Couple of very interesting and watchable films that touch on the topic of mental health. Two very different protagonists, two very compelling examinations on the sometimes finer line that can exist between us, and them.
Hello, My Name is Doris (2015)
This movie, I thought, was a rather novel take on the formula of “the mentally ill person is the sanest person in the room.” Sally Field’s character, while certainly functional and able to hold down a job, lives a life no one would envy and is clearly not the sane person in the room. However, she is extremely sympathetic and engenders a strong feeling of compassion from the audience. She is one of the older employees in a youth oriented office environment, has been taking care of her elderly mother until her death, and has limited social interaction outside work, although she does have a close, and reassuringly nonjudgmental, friend played by Tyne Daly.
The movie opens with Doris at her mother’s funeral. Almost immediately the facets of her mental disorders are uncovered and manifest in loneliness and extreme hoarding. The home that Doris shared with her mother is overflowing with clutter. The lack of supportive family environment is shown to be a contributing factor. Doris’ only sibling is an overbearing brother with a selfish and impatient spouse, who reveals her true colors almost in the same moment when she is trying to be pleasant. It is completely sane and understandable that Doris avoids them and spends as little time with them as possible. DNA does not necessarily a family make.
Meanwhile, at work, a new young executive smiles at her in the elevator and Doris is instantly transported into a world where the 20something man is secretly harboring feelings for the 65 year old woman, and unlike the family situation, here you wish Doris would wake up and realize how out of touch with reality her imaginings are. This is emphatically not a remake of Harold and Maude, which was a strange but mutual relationship that ended on a very affirming note (and one of the greatest films of all time). In this case, although a curious friendship develops between the two, it is not romantic except inside Doris’ head.
The way in which Doris slowly comes to terms with her own mental challenges is written and crafted in a realistic and believable way, with the help of a very patient and understanding therapist. None of us can confront our emotional baggage and mental hangups, simply because other people say we should – we can only move forward when (and if) we are ready to take that step. Despite a somewhat weighty underlying message, the movie is by and large the opposite of bleak: it is endearing and humorous, light and bright, with consistent brilliant delivery from Sally Field.
Silver Linings Playbook (2012)
Like other movies that touch on or dive into this topic, there are those moments where the mentally ill person is indeed, seemingly the most sane one in the room, and other moments where the dividing line between sanity and insanity couldn’t be more sharp or bright. The movie opens with Pat’s mother arranging for his release from the facility where he has been institutionalized for 9 months. He is seen pretending to take his medication, and the impression you’re supposed to have is that he doesn’t belong there. It doesn’t take long for the audience to appreciate that he actually is not functioning all that well. Thus, the movie starts off with a restrained quality containing a spark that only hinted at the development that was to come later.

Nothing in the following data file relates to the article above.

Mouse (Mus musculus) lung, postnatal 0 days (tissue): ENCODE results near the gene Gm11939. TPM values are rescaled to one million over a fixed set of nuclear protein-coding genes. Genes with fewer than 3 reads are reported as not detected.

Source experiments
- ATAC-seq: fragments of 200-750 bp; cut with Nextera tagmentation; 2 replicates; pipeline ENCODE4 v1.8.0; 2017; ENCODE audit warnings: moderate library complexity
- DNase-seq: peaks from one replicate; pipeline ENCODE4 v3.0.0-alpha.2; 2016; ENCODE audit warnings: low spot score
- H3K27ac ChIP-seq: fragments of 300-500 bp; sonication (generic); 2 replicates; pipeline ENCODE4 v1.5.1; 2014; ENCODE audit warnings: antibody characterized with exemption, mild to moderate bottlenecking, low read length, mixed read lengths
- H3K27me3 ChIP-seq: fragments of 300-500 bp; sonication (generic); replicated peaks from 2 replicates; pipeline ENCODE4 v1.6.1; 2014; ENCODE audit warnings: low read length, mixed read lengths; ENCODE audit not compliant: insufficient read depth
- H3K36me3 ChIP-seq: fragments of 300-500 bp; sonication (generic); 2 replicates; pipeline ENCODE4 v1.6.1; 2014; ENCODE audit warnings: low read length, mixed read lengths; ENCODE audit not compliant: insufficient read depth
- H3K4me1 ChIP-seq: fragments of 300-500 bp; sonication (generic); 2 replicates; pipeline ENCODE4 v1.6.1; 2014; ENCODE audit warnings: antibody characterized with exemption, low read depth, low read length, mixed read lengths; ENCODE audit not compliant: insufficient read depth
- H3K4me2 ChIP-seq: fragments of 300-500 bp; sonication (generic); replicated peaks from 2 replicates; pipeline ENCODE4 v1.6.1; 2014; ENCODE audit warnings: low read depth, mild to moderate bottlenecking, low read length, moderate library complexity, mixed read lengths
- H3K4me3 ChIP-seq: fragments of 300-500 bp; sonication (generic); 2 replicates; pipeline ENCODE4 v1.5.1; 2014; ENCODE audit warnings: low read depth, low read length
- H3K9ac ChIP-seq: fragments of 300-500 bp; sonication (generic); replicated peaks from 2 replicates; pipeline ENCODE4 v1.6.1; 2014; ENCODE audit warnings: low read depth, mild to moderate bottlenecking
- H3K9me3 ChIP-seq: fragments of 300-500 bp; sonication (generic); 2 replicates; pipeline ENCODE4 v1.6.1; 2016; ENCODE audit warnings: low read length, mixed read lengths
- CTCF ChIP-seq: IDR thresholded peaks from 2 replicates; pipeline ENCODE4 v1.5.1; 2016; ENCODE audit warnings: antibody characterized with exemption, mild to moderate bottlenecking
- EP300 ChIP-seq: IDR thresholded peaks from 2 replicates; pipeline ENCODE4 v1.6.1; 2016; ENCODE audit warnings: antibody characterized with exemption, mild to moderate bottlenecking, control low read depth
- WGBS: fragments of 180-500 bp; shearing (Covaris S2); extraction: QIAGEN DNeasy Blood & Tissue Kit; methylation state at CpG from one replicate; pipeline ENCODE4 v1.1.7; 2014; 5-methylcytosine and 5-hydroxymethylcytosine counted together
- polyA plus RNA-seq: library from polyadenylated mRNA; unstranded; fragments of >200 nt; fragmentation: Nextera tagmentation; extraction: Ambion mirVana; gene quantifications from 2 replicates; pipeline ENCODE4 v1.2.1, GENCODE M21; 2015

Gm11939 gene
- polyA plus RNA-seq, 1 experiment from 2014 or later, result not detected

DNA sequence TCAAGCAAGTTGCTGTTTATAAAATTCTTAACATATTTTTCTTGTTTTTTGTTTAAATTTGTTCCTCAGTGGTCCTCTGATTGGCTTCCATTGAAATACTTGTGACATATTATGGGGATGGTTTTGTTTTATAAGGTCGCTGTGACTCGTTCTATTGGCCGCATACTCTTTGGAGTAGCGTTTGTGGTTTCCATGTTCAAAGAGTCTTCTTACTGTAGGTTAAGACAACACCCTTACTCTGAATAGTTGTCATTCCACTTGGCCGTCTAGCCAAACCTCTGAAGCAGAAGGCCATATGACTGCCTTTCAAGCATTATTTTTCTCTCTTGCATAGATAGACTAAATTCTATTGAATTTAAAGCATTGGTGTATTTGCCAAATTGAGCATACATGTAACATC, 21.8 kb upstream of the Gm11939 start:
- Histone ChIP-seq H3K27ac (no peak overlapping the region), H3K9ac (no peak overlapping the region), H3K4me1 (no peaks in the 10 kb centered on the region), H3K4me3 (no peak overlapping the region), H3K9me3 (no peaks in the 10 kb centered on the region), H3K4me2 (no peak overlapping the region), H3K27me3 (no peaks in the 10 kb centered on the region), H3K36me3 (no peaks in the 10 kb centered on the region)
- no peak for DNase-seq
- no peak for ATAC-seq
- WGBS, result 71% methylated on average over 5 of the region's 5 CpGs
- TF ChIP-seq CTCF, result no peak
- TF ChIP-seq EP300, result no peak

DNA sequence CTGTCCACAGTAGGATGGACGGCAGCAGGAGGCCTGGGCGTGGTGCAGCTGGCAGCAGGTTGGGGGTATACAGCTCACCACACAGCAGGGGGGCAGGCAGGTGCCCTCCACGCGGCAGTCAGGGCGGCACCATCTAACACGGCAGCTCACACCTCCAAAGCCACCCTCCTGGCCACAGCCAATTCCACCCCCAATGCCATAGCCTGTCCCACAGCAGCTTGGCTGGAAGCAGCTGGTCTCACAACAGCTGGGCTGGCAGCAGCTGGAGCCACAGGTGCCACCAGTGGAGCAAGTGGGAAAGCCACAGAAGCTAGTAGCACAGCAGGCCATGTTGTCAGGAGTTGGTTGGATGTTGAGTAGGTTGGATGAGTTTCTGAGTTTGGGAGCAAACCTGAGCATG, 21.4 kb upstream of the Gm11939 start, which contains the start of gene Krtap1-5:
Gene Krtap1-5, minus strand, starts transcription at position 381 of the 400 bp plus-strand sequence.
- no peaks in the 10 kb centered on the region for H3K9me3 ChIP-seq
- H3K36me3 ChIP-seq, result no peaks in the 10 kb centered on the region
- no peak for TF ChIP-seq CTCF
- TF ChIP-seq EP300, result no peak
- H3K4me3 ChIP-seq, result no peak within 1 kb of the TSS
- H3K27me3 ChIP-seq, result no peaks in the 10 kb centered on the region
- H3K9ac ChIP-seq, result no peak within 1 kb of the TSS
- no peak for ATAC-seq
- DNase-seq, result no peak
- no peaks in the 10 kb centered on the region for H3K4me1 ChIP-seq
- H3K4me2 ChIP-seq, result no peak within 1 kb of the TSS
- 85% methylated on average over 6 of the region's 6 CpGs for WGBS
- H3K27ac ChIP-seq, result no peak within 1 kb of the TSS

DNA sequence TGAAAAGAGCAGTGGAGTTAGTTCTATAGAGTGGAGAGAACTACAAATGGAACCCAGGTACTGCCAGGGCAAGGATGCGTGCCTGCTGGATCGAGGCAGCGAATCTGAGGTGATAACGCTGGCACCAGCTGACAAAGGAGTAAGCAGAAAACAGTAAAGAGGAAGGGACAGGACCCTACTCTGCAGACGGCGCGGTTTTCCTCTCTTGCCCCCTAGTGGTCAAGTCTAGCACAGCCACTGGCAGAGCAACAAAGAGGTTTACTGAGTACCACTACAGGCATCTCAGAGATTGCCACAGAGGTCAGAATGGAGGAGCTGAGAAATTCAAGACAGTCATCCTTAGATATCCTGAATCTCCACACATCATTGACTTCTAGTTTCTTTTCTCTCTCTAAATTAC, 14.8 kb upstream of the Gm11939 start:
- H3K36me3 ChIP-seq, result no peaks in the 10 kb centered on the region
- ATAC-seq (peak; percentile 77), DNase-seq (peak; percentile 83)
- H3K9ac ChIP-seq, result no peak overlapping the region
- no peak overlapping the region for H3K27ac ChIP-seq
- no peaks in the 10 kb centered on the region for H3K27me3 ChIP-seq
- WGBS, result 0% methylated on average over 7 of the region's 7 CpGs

A variety of triggers would release Pat’s intense reactions, such as when he woke his parents up in the middle of the night to rail against the invisible enemy that was his own mind as he fiercely raved on about the shortcomings of Hemingway classic “Farewell to Arms” and everything that the book stood for. Where the movie dropped all pretense that it wasn’t going to take hold of your soul was the scene where Pat arrives at his therapist’s office, hears Stevie Wonders’ “My Cherie Amour” played over the PA for him and flips out. Leaving aside the somewhat questionable ethics of this therapist in deliberately provoking his patient, the song’s wistful and beautiful melody that has always stood on its own, becomes downright mesmerizing and chilling, one of those movie moments that you can’t shake off. It’s even more remarkable how it was used considering the audience doesn’t yet know the reason Pat was so affected. Not long after we experience that torture with Pat, his budding friendship with Tiffany, played by Jennifer Lawrence, punctures the absurdity of such emotional intensity in the way she tells him it’s a song and he’ll have to get over it. The character development is slow and rewarding; by this time, you’re in it with them, and the weaving together of what everyone has on the line creates a movie with emotional impact. Getting DeNiro to contribute his magic as Pat Sr. was also a stroke of casting genius.
Bradley Cooper redeemed himself a thousand percent in my eyes. If I were him I would burn all existing copies of “Aloha” and keep this film at the top of my resume. The one odd note to me was the seeming promotion of medication compliance in a movie that featured refreshingly strong personalities that almost don’t exist in today’s medicated society. But maybe I get the wrong takeaway. Wouldn’t be the first time.